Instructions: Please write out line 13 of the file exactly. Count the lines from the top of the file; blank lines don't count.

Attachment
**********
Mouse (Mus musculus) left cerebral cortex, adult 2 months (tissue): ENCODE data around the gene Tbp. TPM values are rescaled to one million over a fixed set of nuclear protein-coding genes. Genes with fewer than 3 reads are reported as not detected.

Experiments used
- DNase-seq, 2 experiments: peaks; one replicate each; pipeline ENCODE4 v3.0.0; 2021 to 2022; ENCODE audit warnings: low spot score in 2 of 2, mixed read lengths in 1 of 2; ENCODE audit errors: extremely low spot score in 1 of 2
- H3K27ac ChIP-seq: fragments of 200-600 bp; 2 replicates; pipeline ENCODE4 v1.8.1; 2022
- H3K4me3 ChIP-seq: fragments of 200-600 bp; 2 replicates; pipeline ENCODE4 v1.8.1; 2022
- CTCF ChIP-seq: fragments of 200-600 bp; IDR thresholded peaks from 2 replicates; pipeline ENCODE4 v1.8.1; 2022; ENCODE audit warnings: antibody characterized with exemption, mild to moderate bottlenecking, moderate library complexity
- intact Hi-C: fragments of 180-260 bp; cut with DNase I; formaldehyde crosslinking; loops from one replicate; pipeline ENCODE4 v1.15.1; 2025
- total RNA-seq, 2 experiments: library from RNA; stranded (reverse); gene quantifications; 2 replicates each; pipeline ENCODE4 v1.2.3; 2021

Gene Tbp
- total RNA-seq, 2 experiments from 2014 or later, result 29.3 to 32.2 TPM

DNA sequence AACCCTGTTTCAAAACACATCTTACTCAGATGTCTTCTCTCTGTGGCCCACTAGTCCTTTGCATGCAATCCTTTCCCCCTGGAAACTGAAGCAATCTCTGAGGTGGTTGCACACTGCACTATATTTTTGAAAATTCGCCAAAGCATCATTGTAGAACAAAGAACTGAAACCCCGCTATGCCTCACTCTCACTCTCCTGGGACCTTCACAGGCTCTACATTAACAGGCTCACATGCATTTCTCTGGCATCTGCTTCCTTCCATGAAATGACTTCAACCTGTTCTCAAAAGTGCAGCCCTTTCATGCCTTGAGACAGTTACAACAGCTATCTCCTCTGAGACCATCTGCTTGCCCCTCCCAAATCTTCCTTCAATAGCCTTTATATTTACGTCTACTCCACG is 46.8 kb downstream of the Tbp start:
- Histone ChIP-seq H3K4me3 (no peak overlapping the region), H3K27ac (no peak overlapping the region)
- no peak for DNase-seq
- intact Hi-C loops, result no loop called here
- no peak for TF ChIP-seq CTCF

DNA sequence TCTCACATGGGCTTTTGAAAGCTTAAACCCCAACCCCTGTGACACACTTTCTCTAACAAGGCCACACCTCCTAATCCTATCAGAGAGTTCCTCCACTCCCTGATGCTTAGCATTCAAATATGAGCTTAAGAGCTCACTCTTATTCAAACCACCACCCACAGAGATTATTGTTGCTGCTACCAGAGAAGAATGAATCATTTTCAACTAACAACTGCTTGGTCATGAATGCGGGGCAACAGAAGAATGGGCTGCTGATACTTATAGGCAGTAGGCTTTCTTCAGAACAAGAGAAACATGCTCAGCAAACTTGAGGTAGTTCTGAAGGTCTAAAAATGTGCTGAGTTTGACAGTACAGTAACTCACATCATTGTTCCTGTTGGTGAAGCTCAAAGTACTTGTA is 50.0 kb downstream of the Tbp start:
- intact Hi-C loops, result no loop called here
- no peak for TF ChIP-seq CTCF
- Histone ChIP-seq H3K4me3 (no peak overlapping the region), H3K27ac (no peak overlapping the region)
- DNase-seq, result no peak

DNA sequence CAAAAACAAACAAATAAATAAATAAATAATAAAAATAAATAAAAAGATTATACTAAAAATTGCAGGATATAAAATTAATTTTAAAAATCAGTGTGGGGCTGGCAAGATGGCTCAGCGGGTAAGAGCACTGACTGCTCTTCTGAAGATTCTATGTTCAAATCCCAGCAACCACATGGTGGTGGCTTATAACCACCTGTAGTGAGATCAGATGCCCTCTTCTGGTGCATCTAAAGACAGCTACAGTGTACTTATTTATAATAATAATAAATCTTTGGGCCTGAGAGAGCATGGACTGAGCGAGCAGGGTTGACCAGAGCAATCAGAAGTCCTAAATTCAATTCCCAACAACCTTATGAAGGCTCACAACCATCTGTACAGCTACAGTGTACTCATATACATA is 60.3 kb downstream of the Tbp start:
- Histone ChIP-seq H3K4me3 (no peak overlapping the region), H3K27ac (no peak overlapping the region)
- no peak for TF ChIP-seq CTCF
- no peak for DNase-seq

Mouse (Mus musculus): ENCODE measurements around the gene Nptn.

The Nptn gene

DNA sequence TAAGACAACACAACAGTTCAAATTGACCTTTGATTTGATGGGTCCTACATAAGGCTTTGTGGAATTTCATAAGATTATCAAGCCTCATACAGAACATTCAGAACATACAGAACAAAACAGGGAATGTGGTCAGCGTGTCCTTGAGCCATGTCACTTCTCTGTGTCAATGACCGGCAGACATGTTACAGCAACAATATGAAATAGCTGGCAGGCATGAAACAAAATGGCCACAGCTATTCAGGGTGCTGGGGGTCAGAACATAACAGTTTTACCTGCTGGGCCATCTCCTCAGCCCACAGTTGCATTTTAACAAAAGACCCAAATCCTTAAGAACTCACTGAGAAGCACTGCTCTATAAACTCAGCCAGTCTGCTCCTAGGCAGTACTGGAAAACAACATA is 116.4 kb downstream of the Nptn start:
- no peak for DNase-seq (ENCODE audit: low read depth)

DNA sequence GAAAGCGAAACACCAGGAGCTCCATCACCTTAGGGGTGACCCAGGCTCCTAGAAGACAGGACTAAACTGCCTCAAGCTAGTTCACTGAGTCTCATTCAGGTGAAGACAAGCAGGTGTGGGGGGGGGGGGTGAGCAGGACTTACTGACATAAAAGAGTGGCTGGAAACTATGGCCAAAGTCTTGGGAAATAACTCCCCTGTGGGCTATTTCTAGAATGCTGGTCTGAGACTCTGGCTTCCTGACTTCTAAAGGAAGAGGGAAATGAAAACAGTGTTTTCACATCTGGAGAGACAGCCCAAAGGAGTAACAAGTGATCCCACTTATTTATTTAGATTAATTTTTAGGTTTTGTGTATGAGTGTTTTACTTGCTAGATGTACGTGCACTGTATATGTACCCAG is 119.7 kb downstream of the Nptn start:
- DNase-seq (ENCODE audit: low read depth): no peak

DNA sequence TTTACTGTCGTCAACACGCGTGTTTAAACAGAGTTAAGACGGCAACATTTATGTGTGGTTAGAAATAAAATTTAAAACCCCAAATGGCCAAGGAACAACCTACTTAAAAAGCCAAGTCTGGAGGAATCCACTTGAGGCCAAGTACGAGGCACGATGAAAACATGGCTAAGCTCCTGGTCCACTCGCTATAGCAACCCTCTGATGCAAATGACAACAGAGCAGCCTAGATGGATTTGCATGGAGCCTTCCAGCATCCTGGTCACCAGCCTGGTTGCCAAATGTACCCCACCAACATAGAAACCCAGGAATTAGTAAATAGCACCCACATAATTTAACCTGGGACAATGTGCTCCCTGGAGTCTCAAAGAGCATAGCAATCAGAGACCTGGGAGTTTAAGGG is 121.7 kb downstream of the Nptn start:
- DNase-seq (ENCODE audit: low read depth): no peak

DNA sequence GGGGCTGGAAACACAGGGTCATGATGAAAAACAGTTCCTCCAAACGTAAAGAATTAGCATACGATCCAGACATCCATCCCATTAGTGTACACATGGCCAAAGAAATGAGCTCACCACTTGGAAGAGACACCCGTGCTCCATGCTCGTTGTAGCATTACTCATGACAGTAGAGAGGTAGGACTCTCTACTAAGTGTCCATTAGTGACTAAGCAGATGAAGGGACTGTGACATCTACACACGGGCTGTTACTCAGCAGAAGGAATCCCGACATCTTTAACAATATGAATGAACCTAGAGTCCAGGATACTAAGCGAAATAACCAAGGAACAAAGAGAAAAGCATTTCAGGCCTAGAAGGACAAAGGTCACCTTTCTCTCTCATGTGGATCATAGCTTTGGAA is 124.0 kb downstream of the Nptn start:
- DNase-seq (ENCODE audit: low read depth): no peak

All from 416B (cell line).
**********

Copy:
- no peak for DNase-seq